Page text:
EDITORIAL: The Federal Board of Revenue (FBR) has deferred the application of the new property valuation rates till 16 January 2022 due to considerable stakeholder opposition – stakeholders that include real estate agents, builders and town developers whose “windfall” profit margins would plummet due to the new valuation based on actual market rates. Property tax is not treated equally in Pakistan: (i) urban property is subject to tax, however, the valuation of the property is well below the market rate and, additionally, the buyers and the sellers have developed a culture of grossly understating the sale amount agreed, which in turn reflects poor tax collections under this head even though this is considered a highly lucrative business in the country.
Prime Minister Imran Khan has been a major supporter of the construction sector through targeted fiscal incentives/cheap credit (including a time bound amnesty scheme post-pandemic) with the overarching objective of providing affordable housing to the poor and to fuel economic activity in 40 plus related industries. However, this must not be taken to imply that those associated with the sector are allowed to shirk their due taxes; and (ii) tax on agriculture income remains exempt with provinces still not charging at the rate applicable on other income groups, including the salaried people.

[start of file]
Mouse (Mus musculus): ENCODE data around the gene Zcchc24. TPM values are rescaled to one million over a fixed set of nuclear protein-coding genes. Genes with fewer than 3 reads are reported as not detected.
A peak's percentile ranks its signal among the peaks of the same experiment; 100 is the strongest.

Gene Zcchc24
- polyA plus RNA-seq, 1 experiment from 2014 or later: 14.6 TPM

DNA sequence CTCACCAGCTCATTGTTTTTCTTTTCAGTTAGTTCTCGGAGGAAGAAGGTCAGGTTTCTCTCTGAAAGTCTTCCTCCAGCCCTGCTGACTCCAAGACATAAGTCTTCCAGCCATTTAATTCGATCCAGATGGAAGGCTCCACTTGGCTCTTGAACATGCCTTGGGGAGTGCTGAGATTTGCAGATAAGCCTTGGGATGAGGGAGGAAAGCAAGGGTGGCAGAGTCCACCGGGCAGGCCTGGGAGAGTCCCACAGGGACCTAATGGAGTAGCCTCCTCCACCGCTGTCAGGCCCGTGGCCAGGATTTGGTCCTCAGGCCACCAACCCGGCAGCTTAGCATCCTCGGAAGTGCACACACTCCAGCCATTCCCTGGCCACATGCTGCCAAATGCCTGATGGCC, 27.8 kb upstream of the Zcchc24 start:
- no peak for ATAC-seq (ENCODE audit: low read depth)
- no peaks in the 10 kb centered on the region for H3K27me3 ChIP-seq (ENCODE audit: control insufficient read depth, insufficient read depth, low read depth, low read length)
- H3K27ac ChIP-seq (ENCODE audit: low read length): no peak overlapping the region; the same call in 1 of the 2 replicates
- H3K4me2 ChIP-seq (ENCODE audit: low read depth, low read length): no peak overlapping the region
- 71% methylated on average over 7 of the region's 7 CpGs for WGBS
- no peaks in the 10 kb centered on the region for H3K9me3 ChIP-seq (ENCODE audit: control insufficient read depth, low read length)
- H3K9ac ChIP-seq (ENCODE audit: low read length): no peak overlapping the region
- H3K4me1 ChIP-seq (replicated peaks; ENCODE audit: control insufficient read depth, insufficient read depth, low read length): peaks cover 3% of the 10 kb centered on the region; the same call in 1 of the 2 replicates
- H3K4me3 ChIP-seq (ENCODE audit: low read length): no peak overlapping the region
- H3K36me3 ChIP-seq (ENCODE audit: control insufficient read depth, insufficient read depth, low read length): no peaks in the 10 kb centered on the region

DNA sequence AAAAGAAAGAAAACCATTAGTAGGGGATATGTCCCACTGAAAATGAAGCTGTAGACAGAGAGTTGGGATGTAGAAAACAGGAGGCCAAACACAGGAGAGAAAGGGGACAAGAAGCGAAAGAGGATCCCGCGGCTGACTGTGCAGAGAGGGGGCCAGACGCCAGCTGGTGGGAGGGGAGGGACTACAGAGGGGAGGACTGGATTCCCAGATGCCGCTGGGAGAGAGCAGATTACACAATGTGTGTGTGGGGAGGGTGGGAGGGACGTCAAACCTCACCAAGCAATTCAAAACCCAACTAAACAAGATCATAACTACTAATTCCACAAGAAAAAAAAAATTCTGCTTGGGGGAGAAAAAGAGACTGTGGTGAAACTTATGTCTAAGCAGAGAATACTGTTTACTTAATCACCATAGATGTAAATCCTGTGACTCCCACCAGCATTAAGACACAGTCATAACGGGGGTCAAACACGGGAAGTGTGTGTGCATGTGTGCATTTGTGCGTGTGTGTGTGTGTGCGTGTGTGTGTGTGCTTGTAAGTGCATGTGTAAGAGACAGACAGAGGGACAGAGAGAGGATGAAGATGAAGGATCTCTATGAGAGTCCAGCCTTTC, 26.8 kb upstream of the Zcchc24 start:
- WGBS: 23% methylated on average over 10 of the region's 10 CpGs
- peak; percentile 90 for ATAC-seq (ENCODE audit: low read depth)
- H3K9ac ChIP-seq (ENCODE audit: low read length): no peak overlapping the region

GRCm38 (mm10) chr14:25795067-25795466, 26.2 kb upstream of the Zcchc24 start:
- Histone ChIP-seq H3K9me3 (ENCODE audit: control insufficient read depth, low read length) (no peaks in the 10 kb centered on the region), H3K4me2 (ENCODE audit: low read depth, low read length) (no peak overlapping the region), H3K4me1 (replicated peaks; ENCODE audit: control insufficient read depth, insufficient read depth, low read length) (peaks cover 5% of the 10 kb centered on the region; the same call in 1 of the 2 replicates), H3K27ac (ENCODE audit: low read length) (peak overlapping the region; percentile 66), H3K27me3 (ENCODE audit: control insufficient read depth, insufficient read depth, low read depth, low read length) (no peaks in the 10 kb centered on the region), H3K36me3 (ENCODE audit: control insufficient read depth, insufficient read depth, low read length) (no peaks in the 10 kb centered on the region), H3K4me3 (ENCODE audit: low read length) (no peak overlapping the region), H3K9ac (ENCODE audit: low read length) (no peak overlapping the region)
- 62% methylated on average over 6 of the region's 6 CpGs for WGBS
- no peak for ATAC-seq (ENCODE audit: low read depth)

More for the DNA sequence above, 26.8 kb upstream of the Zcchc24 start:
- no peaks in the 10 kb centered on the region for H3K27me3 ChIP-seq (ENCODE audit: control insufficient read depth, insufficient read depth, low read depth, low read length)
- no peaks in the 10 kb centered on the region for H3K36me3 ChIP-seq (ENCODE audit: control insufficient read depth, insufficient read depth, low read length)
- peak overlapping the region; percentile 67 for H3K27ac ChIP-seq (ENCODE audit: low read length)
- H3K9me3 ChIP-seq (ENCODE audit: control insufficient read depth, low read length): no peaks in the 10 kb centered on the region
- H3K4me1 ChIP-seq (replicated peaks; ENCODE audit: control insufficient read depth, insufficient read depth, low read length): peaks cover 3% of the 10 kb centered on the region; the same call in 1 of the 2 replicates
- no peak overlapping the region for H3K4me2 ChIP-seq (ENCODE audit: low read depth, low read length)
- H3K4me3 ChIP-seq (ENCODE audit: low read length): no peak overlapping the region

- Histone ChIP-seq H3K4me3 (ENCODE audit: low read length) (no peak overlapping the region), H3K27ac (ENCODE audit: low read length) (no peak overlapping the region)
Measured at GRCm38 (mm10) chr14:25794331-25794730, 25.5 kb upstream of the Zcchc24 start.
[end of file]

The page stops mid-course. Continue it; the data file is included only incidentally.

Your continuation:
Sadly, this deferment is reminiscent of other deferments on taxation measures taken by the incumbent government, as well as its predecessors, that were designed to levy taxes on the ability to pay principal, direct taxes on all sources of income, rather than continuing reliance on indirect taxes whose incidence on the poor is greater than on the rich. An example is the Tax Laws (Third Amendment) Ordinance September 2021 that allows National Database and Registration Authority (NADRA) to share Pakistani citizens’ data with FBR for the purpose of broadening the tax base and empowers FBR to discontinue gas and electricity connections, including tier-1 retailers who are either not registered, or if registered, not integrated in terms of section 3(9A) of the Sales Tax Act 1990.
Traders have already held a number of violent protests against the implementation of this ordinance and while the government seems to be resisting deferment yet at the same time there is no indication that the tax authorities are proactively proceeding with implementation of this ordinance.
The need to restructure the existing tax system has not only been highlighted time and again by the multilaterals and bilateral lenders and donors but has also been acknowledged by the past three administrations.
However, organised resistance by those who would be directly impacted, either through the use of considerable influence by the elite in national and provincial assemblies, or disrupting economic activity around the country through violent street protests has stayed the hand of governments. That needs must change.
The Prime Minister recently lamented in an interview to the President of Zaytuna University that elite capture and lack of rule of law in Pakistan are responsible for failure to provide basic social and physical infrastructure to people. And this is quite evident in the taxation structure of the country.
Copyright Business Recorder, 2021